The week’s top 5 IP enforcement headlines

1. Baidu Announces New Anti-Piracy Measures (Wall Street Journal)
Chinese online-search provider Baidu announced that it will begin to use new copyright-recognition technology on its online document-sharing platform to prevent sharing of pirated content. 

2. ICANN Asks to be Set Free (The Inquirer)
ICANN sent a letter to the Department of Commerce last week asking NTIA to privatize ICANN, saying that the security and stability of the Internet would be enhanced by moving to a cooperative agreement.

3. U.S. Internet Piracy on the Decline? (USAToday)
A report by the NPD Group says that Internet piracy is on the decline in the United States.

4. Have Microsoft’s Anti-Piracy Efforts Gone Too Far? (ZDNet)
The article questions whether Microsoft’s efforts to get new anti-piracy legislation passed in the state of Washington go too far.

5. Photobucket Rebuffs A Copyright Lawsuit—A Pattern Likely To Continue (paidcontent.org)
In Wolk v. Eastman Kodak, a visual artist lost her suit against Photobucket and Kodak, in which she alleged that her copyrighted illustrations were uploaded to the photo-sharing network without her permission.  As in similar cases brought against Veoh and YouTube, the court found that Photobucket was immune from liability under the “safe harbor” of the Digital Millennium Copyright Act (DMCA).

This week’s IP enforcement headlines

Google Counters Ads for Counterfeit Goods (Information Week)
Google announced in the second half of 2010 it shut down 50,000 accounts for advertising counterfeit goods, and will continue to take additional steps to combat advertising of counterfeit goods through its advertising programs.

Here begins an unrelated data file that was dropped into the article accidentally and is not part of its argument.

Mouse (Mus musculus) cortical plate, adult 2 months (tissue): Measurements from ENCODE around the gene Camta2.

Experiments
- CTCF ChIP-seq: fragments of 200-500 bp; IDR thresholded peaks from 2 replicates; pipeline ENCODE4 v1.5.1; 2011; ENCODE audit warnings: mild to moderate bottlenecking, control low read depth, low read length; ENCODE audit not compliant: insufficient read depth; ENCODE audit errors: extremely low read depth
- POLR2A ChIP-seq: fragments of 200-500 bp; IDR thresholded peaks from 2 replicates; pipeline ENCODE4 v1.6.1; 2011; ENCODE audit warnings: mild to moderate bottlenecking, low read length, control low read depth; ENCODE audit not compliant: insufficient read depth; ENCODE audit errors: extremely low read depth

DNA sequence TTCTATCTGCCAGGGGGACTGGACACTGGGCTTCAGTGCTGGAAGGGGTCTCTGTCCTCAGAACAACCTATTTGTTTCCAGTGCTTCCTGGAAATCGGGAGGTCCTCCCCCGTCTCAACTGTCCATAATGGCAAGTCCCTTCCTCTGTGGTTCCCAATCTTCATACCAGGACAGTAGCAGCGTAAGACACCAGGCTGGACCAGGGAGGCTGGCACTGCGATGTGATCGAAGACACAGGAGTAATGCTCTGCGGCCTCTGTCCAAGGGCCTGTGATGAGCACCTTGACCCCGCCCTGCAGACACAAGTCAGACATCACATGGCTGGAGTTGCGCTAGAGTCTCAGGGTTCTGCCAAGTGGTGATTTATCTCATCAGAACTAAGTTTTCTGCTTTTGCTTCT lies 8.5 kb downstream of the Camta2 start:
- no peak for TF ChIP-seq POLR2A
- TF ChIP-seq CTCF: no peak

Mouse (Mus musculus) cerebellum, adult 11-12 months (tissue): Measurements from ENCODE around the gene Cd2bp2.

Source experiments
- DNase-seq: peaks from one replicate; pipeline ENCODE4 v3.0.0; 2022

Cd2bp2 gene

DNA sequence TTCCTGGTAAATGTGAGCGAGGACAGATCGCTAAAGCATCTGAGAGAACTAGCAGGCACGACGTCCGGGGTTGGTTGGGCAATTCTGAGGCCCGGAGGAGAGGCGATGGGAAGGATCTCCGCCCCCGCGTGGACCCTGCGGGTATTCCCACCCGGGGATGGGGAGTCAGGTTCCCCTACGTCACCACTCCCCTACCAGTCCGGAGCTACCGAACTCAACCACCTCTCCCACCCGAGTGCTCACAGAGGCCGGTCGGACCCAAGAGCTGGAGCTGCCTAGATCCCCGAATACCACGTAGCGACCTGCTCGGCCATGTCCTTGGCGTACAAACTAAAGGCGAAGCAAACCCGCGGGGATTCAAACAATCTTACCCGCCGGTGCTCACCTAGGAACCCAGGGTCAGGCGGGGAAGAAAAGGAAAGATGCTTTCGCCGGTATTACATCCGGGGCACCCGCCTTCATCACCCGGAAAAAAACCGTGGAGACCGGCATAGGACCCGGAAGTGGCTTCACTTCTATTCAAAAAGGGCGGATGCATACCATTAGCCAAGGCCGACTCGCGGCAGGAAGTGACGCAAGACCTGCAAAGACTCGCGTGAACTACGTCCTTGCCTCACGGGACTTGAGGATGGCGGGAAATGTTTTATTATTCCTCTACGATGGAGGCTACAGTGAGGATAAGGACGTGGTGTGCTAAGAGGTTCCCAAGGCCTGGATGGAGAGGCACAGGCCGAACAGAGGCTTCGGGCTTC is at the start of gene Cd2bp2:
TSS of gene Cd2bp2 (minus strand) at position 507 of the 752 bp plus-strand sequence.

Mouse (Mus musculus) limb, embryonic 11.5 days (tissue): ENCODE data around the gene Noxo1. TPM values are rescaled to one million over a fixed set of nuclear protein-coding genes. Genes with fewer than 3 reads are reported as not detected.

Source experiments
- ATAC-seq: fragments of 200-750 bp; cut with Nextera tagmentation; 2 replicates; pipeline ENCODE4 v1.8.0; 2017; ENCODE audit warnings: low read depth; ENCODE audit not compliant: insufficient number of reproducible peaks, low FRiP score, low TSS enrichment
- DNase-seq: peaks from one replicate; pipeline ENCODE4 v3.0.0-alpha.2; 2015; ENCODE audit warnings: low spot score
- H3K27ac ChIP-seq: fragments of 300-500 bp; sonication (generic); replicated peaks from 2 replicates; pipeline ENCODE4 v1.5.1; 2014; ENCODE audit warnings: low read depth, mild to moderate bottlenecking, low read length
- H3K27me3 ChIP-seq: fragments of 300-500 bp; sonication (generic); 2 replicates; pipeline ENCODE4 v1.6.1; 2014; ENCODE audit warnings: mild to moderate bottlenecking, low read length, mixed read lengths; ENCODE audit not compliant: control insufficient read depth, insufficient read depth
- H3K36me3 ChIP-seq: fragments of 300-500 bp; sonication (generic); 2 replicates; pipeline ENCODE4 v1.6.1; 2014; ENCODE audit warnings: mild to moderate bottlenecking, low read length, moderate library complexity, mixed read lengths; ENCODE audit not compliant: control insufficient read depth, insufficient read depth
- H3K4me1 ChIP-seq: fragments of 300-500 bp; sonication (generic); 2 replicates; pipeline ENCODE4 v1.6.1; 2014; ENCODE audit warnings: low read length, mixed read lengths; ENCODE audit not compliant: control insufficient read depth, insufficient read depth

Chinese Writers Slam Baidu for Copyright Infringement (Reuters)
China’s top search engine, Baidu Inc., is being accused of copyright infringement by a group of Chinese authors who claim the search engine allows users to post their works online without their consent.

Some More Bad News for Copyright-Enforcer Righthaven (Paid Content))
Righthaven loses a second fair use ruling in a lawsuit against an Oregon non-profit in which U.S. District Judge James Mahan ruled the non-profit’s posting of a full copy of a news article from the Las Vegas Review-Journal was “fair use.”

Court Rejects Google Books Settlement (CNET)
A New York federal district court has rejected a controversial settlement in a class-action lawsuit brought against Google Books by the Authors Guild, in which Google was granted the right to continue a six-year book-scanning project.

Time Warner Cable may be getting itself into a licensing dispute with content providers over its new iPad app, which allows subscribers to view live television channels via the iPad. (PC Mag)
Does Time Warner Cable iPad App Violate its Content Licensing Deals?

Trademark Battles Over “App Store” Continue, as Apple Sues Amazon (Paid Content)
Apple sues Amazon over the use of the phrase “App Store,” which it sees as its trademark and not just a common descriptor.



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